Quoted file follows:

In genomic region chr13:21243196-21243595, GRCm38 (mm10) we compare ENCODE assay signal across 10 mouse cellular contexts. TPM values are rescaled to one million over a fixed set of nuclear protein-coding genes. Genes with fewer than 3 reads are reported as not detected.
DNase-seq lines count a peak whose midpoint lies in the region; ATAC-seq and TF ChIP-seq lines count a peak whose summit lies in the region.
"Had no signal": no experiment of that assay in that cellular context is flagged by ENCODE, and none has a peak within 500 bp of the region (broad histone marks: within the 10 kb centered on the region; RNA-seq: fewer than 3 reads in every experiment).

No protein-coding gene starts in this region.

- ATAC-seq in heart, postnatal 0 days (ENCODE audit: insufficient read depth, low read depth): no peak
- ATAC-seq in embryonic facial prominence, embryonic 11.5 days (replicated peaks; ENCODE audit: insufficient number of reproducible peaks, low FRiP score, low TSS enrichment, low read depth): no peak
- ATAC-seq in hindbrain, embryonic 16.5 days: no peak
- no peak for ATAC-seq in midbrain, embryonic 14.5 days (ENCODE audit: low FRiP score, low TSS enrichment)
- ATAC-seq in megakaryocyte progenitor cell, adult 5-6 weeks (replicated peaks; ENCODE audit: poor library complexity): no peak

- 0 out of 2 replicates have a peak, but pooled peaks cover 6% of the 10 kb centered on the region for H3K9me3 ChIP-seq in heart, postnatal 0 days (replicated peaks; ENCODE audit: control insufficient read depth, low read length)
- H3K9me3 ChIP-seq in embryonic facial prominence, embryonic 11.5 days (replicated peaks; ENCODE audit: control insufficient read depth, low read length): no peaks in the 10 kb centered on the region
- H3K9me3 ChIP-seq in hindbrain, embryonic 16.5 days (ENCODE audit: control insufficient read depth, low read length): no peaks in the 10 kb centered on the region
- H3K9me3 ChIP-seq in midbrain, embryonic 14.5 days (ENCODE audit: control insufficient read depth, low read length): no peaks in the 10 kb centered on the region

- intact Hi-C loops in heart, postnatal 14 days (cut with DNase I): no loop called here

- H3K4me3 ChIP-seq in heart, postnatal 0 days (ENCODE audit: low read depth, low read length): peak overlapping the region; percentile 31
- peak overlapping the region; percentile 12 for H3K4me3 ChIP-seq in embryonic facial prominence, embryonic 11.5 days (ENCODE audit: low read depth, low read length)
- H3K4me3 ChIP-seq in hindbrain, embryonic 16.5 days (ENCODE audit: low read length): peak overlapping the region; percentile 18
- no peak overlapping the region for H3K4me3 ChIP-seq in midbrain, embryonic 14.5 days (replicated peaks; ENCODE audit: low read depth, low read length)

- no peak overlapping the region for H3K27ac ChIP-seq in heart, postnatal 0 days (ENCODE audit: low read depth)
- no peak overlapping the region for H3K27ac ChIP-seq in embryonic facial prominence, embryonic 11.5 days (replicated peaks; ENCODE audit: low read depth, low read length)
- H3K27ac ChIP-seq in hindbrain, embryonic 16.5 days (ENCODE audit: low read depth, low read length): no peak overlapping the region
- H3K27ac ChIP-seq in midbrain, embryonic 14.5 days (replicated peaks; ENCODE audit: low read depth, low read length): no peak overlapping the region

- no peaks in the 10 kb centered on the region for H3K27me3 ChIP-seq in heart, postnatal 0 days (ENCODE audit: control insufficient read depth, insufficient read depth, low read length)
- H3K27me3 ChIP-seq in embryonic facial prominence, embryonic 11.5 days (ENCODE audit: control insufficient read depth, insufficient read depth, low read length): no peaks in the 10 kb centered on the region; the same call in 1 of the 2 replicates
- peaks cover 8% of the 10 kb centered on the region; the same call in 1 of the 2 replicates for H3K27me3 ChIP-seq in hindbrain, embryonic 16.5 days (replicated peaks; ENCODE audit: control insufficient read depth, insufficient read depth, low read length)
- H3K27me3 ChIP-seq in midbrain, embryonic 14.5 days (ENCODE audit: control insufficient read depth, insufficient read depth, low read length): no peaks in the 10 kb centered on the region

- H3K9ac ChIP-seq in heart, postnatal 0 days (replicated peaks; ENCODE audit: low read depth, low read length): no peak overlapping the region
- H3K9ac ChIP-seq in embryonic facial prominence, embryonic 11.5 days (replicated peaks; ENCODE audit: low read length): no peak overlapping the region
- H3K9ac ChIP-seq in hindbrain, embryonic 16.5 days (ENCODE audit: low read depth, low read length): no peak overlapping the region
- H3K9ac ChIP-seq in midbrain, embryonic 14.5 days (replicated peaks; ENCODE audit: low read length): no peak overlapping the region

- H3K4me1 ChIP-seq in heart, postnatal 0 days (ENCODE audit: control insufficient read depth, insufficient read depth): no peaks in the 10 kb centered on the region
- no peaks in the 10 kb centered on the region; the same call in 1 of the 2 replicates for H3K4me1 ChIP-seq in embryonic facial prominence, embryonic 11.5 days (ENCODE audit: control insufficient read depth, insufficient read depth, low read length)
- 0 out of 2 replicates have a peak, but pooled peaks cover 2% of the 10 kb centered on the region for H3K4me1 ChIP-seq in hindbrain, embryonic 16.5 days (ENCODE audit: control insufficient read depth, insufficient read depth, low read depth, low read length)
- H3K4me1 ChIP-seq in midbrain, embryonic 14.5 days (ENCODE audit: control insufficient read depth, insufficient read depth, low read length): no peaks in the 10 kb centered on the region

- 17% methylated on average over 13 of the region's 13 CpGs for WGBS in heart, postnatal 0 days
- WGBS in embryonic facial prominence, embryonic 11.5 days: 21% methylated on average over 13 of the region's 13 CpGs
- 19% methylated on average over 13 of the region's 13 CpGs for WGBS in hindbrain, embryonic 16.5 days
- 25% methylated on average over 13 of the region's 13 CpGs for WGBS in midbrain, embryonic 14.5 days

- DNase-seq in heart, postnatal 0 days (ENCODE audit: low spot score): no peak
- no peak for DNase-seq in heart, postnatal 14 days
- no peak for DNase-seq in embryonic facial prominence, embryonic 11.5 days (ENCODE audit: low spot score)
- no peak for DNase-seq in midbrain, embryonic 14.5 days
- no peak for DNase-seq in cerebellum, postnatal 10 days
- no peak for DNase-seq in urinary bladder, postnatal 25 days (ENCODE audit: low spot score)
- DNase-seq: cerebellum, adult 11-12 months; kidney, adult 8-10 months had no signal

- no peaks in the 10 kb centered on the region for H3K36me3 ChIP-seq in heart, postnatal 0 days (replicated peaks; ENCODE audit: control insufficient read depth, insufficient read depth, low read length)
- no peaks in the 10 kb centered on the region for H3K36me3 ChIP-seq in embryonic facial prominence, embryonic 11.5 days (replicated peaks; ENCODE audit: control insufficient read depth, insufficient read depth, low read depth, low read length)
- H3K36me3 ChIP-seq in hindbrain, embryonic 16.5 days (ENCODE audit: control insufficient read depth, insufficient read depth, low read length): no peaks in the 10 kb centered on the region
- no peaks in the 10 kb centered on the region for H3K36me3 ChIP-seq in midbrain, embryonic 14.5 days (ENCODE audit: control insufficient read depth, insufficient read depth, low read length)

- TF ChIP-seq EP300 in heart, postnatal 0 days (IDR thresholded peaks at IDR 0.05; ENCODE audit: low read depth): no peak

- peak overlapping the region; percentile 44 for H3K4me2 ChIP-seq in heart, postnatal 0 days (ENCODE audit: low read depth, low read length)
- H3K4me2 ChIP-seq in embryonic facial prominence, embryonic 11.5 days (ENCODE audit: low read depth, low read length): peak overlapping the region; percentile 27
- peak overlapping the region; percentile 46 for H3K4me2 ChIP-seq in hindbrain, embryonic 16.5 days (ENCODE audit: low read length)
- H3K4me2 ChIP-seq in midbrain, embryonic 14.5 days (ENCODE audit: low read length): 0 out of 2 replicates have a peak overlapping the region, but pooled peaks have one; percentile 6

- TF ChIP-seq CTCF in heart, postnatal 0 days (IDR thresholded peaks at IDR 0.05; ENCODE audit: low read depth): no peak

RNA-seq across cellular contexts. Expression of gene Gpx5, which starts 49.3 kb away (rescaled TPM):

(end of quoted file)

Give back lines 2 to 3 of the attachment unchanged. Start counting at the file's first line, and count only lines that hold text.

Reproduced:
DNase-seq lines count a peak whose midpoint lies in the region; ATAC-seq and TF ChIP-seq lines count a peak whose summit lies in the region.
"Had no signal": no experiment of that assay in that cellular context is flagged by ENCODE, and none has a peak within 500 bp of the region (broad histone marks: within the 10 kb centered on the region; RNA-seq: fewer than 3 reads in every experiment).